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Anna Quindlen
Anna Quindlen is the author of three bestselling novels, Object Lessons, One True Thing and Black and Blue, and three non-fiction books, Living Out Loud, Thinking Out Loud and A Short Guide to a Happy Life. Her New York Times column 'Public and Private' won a Pulitzer Prize in 1992. She is... show more

Anna Quindlen is the author of three bestselling novels, Object Lessons, One True Thing and Black and Blue, and three non-fiction books, Living Out Loud, Thinking Out Loud and A Short Guide to a Happy Life. Her New York Times column 'Public and Private' won a Pulitzer Prize in 1992. She is currently a columnist for Newsweek and lives with her husband and children in New York.
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Birth date: July 08, 1952
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Book Haunt
Book Haunt rated it 5 months ago
Miller’s Valley is a finely woven family saga narrated by the main character Mary Margaret Miller, aka Mimi. As an adult, Mimi is facing eminent domain of her family’s land and the small town that was named after them. Her family has resided in the town for over 100 years. This is their home, the...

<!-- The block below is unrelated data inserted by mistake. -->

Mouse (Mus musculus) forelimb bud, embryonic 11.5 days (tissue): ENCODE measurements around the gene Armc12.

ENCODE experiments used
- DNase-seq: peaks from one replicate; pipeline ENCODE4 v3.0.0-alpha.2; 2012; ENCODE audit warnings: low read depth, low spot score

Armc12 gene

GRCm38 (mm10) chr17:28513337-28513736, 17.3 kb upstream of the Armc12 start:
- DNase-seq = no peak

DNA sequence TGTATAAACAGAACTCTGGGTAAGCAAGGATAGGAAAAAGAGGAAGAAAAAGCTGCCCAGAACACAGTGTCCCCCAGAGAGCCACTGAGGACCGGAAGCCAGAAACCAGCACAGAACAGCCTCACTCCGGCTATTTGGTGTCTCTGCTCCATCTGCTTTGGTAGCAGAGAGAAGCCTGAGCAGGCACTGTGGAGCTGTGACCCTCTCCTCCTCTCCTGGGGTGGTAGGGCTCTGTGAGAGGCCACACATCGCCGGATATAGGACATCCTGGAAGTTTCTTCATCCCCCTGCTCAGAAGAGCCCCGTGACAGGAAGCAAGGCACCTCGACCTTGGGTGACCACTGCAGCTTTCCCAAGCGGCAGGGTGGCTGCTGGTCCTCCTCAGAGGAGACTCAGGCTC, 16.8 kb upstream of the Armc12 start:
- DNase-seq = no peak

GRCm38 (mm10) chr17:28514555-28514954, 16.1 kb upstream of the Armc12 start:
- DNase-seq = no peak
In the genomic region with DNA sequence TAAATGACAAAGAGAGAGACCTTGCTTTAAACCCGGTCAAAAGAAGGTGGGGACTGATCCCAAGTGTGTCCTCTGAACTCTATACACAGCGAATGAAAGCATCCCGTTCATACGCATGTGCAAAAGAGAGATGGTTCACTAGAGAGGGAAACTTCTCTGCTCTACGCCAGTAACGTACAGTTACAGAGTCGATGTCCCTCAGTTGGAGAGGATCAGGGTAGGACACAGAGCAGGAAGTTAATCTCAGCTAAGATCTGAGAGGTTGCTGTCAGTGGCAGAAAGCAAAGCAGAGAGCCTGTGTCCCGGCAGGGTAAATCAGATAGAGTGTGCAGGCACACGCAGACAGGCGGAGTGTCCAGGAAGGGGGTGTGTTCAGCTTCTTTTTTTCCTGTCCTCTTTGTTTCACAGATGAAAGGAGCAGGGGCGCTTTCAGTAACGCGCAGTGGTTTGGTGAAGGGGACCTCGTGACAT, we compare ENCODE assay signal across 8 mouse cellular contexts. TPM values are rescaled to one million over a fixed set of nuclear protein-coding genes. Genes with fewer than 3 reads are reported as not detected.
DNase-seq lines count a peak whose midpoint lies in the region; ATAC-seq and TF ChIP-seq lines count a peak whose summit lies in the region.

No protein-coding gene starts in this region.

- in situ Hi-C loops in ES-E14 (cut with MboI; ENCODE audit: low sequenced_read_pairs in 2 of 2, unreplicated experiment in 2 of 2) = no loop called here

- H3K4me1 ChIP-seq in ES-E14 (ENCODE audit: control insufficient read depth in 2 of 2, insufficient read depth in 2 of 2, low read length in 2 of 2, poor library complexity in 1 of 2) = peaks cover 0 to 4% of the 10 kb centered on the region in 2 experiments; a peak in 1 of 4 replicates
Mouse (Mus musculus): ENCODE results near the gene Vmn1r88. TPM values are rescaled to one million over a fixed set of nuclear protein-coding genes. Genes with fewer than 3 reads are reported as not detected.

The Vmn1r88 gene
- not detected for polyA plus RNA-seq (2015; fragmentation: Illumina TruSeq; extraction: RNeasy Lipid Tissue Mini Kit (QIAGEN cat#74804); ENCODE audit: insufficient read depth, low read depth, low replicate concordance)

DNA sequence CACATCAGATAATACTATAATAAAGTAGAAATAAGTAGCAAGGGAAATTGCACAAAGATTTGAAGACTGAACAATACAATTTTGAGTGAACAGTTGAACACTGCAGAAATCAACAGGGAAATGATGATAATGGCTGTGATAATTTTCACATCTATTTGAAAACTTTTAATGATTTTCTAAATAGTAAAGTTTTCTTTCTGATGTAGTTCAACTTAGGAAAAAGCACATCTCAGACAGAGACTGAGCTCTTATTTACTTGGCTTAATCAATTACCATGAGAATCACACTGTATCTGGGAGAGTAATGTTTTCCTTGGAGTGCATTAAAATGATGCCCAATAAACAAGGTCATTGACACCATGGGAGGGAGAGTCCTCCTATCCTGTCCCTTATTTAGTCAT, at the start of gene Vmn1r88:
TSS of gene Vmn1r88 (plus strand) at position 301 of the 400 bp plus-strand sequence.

riena
riena rated it 6 months ago
Still Life with Bread Crumbs by Anna Quinlan is the story about Rebecca a 60-year-old previously famous photographer, She rents her New York apartment due to financial difficulties, and rents an inexpensive cottage in a small town. It's a story of new beginnings. The highlight of the book is he...
Blah, Blah, Blah, Book Blog
Blah, Blah, Blah, Book Blog rated it 8 months ago
I have been a fan of Anna Quindlen’s writing for a long time, back to her days as a New York Times’ columnist, once sitting outside in the hallway when she gave a talk at a nearby college, because despite standing in line for quite a while, I did not make it into the packed lecture hall. Despite her...
Murder by Death
Murder by Death rated it 11 months ago
For a such a slim volume, this book left me with many, many thoughts. I think it would make an excellent book club read because the issues it raises are many and conversations could go on for hours. TL;DR version: it's good and worth the read. My personal feelings about this book jumped around l...
A Scottish-Canadian Blethering On About Books
This slim volume feels more like an extended essay than a real book. But it's just because it's far from what I would have written - a more plodding, more ordered accounting of places and their literary associations, or books and their topographical associations - that I took a certain amount of enj...
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